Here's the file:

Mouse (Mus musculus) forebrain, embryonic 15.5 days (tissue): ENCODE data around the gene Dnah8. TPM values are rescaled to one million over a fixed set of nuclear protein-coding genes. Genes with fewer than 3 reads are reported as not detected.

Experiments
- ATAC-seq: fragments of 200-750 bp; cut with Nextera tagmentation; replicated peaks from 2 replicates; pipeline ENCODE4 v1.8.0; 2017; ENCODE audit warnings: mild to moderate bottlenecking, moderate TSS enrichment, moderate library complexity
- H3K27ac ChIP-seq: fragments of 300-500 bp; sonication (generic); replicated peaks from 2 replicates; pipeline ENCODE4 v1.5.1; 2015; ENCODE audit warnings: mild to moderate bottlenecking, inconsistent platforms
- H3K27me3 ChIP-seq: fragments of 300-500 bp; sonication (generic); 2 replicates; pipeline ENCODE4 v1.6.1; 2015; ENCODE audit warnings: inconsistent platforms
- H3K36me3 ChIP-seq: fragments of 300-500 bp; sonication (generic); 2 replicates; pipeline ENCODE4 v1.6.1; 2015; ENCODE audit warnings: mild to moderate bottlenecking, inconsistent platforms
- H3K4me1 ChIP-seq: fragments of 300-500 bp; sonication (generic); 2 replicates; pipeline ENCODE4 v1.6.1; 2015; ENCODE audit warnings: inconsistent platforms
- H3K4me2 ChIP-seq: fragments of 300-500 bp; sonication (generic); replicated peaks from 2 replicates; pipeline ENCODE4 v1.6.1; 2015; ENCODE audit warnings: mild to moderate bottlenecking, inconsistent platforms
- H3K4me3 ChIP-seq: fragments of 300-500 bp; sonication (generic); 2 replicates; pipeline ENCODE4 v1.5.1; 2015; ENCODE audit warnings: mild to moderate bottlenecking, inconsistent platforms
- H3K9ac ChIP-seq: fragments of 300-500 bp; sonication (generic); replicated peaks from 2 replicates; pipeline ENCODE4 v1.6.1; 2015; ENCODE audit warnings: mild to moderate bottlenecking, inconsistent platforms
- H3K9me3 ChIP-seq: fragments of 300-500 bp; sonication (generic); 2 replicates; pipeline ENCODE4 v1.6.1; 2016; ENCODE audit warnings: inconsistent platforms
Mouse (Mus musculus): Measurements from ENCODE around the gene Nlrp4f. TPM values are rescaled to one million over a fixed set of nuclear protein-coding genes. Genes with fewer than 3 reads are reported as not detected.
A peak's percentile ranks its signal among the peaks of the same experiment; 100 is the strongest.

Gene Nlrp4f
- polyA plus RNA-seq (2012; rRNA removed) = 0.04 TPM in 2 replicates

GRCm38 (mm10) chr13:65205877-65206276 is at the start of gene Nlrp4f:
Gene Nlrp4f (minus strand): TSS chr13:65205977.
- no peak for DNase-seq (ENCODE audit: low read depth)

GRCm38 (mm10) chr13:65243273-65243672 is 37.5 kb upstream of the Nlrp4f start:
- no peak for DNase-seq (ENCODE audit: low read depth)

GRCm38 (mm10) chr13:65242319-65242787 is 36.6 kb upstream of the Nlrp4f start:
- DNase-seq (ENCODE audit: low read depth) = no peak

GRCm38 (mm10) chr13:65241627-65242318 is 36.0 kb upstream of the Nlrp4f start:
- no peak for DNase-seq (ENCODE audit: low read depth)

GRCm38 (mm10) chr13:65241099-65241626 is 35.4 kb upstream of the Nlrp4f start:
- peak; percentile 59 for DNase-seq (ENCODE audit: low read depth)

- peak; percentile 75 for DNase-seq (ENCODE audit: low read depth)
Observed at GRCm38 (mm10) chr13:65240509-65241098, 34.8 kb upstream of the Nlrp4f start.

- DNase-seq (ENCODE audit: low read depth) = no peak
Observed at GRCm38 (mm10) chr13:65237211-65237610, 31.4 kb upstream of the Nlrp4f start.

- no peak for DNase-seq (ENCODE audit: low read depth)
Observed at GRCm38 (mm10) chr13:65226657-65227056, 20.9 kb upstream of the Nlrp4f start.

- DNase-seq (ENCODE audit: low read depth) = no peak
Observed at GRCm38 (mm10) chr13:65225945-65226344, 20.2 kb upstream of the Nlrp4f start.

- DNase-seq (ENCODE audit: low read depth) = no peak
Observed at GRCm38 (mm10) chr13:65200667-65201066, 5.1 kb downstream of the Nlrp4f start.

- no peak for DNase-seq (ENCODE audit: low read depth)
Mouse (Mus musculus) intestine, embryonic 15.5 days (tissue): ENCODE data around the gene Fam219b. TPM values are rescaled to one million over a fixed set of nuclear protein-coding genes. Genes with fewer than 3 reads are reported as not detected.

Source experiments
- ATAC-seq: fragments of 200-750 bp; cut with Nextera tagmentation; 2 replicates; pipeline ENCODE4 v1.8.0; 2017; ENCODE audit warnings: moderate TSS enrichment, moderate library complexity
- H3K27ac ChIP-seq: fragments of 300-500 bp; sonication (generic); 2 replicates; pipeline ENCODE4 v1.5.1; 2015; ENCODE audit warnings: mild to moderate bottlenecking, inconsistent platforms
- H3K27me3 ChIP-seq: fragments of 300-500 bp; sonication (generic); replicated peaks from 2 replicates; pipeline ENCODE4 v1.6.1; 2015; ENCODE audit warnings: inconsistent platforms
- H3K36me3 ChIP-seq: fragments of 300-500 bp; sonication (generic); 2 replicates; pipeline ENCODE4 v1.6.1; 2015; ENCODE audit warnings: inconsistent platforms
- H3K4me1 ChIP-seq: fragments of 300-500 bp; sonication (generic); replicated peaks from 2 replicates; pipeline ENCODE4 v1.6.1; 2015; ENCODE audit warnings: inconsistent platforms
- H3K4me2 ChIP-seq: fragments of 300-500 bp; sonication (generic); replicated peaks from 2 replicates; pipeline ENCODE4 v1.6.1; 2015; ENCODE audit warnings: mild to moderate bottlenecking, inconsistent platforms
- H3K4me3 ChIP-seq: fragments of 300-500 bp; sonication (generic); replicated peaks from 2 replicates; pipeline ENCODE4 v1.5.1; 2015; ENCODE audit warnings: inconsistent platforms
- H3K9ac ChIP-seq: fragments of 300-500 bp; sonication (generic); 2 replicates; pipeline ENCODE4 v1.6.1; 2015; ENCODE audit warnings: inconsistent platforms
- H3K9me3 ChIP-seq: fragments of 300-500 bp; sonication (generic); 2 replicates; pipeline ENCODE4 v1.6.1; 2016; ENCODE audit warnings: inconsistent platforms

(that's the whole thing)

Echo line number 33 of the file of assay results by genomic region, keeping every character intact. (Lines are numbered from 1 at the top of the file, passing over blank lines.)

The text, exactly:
- DNase-seq (ENCODE audit: low read depth) = no peak